Super Tuesday: Who the stars are backing
The stars come out for Super Tuesday. A report by US correspondent Reinout van Wagtendonk.
In the US presidential race, Super Tuesday is looming - hopeful candidates have just one last frenzied day of campaigning to win over voters. Primaries take place in 24 states on Tuesday - and the rival candidates are banking on a good result to secure their partys' nomination.
It's a narrow race between Hilary Clinton and Barak Obama for the Democrats with John McCain leading the Republican pack. Apart from the normal political arsenal of stump speeches, handshakes and kissing babies, endorsements can make a huge difference in a candidate's chances for success.
Oprah backs Obama
Oprah Winfrey may be the most famous star who came out for a candidate: Barack Obama in her case. Oprah's tour with him through the first three primary states - Iowa, New Hampshire and South Carolina - some two months ago drew enormous attention to Obama. Since then, the talk show queen did not travel with him again which some observers saw as a reponse to negative reactions from viewers in her largely female TV-audience who disapproved of her taking sides, or of her choosing a man over a woman.
But just before Super Tuesday, Oprah joined a large Obama rally in Los Angeles and said that she does not betray women or anybody else anybody with her endorsement...
"So I say I am not a traitor. I'm just following my own truth, and that truth has led me to Barack Obama."
Politicians who endorse have less of a problem with an audience than entertainers sometimes do. Obama's support from senator Edward Kennedy is valuable in a different way: the 75-year old represents the liberal establishment in Washington. Caroline Kennedy, daughter of the legendary president John F Kennedy, has never before linked her father's legacy to another politician. She does so now, in speeches and an advertisement.
"People always tell me how my father inspired them. I feel that same excitement now. Barack Obama can lift America and make us one nation again."
Hillary Clinton gets black and Latino endorsement
Hillary Clinton has her own list with celebrity endorsements, including several other members of the Kennedy clan. Her most famous star supporter is probably her husband, Bill Clinton. The former president is such a strong personality and magnet for attention, not always positive, that he sometimes seems to overshadow Hillary, which is not what somebody auditioning to become the most powerful person in the world really wants. An important endorsement for Hillary Clinton came from Maya Angelou, an African American writer and poet highly respected in the black community. Angelou, too, believes so strongly in her candidate that she also recorded an ad.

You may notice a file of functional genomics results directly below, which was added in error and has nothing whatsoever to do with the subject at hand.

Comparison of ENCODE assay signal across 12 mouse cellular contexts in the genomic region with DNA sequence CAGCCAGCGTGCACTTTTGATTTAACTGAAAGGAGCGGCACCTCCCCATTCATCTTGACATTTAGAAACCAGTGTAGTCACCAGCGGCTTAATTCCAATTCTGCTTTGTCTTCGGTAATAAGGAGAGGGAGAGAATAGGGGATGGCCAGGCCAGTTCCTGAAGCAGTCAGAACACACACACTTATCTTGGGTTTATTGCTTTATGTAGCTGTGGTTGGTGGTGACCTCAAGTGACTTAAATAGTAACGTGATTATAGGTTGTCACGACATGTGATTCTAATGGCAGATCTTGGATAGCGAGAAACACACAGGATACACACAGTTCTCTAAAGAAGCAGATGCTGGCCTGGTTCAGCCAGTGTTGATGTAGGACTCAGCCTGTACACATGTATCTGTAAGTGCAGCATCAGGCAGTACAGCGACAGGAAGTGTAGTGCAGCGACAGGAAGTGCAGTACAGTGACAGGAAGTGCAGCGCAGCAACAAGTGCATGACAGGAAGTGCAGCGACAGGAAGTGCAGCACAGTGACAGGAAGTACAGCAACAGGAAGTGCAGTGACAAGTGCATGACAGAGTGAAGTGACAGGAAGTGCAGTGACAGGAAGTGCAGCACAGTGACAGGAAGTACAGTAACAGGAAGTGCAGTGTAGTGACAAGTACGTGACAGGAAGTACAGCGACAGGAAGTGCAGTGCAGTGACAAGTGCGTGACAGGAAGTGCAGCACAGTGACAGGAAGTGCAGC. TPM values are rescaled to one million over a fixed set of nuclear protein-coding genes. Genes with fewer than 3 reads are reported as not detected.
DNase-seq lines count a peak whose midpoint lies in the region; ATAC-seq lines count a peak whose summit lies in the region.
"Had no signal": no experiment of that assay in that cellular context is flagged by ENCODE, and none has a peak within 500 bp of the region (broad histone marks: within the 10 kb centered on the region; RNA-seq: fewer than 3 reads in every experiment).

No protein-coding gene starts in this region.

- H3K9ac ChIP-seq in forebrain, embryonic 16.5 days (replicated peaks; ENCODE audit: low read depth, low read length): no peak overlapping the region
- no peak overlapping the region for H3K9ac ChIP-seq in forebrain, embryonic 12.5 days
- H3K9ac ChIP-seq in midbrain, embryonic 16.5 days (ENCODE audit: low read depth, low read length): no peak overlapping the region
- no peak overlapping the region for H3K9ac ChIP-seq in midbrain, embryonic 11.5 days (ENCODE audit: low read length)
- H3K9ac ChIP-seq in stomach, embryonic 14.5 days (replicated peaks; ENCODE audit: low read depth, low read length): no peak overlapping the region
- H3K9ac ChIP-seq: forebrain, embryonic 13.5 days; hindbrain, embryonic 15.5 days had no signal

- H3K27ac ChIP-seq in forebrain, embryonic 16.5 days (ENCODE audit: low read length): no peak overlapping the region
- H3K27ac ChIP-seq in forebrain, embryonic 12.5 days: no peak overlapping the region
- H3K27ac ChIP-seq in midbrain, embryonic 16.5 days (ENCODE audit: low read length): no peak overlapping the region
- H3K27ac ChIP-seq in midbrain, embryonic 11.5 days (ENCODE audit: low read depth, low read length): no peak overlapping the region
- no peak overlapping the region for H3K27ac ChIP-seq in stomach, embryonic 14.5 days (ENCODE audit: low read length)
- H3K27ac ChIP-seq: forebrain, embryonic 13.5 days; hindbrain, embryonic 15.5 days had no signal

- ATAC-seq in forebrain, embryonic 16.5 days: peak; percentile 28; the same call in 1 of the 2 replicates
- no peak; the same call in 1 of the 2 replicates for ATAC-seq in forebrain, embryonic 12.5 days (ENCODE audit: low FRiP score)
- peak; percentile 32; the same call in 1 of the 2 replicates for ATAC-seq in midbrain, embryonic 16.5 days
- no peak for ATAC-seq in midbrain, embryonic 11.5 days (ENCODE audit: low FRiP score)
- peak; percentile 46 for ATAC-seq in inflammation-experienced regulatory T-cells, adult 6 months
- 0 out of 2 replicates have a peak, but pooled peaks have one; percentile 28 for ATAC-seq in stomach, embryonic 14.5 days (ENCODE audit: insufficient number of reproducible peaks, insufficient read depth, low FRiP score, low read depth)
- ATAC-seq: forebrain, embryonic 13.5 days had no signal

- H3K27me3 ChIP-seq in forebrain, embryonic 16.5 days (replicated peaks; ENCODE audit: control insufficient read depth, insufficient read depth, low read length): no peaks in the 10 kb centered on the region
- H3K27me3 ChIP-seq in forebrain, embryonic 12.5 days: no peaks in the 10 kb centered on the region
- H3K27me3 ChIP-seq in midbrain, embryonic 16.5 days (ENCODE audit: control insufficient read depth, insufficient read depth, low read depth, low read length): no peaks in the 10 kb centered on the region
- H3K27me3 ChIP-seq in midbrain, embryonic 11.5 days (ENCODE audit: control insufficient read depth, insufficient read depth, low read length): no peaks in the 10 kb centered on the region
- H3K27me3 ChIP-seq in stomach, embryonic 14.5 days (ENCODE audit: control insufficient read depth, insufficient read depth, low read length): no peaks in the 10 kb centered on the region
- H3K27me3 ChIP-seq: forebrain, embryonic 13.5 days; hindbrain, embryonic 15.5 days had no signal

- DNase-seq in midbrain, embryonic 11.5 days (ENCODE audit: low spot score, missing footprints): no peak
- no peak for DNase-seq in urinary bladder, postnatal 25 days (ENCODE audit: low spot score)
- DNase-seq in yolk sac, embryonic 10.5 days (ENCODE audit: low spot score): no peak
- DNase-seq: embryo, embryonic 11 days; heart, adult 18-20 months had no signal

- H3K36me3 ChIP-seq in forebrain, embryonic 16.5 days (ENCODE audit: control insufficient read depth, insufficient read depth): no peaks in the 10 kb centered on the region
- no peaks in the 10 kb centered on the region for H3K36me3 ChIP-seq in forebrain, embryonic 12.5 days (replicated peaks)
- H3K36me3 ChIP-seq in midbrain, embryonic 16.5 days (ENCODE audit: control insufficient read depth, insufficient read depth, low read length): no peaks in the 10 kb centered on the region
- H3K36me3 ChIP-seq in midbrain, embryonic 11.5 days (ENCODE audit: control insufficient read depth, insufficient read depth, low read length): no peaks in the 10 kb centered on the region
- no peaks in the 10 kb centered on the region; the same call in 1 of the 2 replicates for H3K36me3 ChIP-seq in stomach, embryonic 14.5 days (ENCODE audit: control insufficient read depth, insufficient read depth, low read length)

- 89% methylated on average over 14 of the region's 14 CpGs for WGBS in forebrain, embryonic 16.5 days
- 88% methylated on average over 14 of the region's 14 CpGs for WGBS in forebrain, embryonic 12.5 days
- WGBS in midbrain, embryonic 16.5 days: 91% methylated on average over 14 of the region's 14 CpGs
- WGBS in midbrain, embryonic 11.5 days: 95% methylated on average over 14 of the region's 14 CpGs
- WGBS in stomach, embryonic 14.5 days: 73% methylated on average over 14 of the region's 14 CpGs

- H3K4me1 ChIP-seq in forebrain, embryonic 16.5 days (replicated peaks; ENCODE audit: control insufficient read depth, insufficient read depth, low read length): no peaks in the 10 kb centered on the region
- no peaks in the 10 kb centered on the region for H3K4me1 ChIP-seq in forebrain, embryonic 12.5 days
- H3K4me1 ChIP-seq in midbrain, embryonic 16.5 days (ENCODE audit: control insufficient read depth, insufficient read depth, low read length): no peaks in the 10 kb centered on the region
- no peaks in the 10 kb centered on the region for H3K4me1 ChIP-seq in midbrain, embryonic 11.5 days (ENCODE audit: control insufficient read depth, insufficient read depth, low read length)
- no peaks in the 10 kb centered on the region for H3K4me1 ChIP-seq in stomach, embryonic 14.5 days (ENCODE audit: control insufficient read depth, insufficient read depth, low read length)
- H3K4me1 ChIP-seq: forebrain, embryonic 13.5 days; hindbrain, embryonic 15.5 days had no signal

"Let me tell you about my girl, Hillary Clinton. As a child, Hillary Clinton was taught that all God's children are equal. So as a mother...."
But at least in South Carolina, in spite of Maya Angelou, the black vote went largely to Obama. Hillary Clinton this weekend received an important endorsement in the Latino-community, in which she is already strong. Bill Richardson, the governor of New Mexico and until last month himself a presidential candidate, the only Latino in the race, he endorsed Clinton.
Sometimes one of your high profile endorsers says something embarrassing. Without Chuck Norris, the actor from the TV-series Walker, Texas Ranger and lots of karate films, Mike Huckabee would never have received as much attention and votes in the Republican primaries. But Norris's attack on John McCain, based on McCain's relatively advanced age proved awkward. According to Chuck Norris, a president ages three times faster than the average person...
"And I'm thinking now, if John take over the presidency at 72, and if he ages three to one, how old will he be in four years? He'll be 84 years old. And can he handle that kind of pressure?"
Rocky support for McCain
Age is more or less off-limits to attacks, if only because candidates don't want to offend the disproportionate number of older voters in US elections. Mike Huckabee had to apologize for his supporter's remarks, but John McCain took it in stride. He had his own famous endorser from Hollywood fight films...
"Now that Sylvester Stallone has endorsed me, I'm sending him over to take care of Chuck Norris right away."
4 February 2008
[Copyright Radio Netherlands 2008]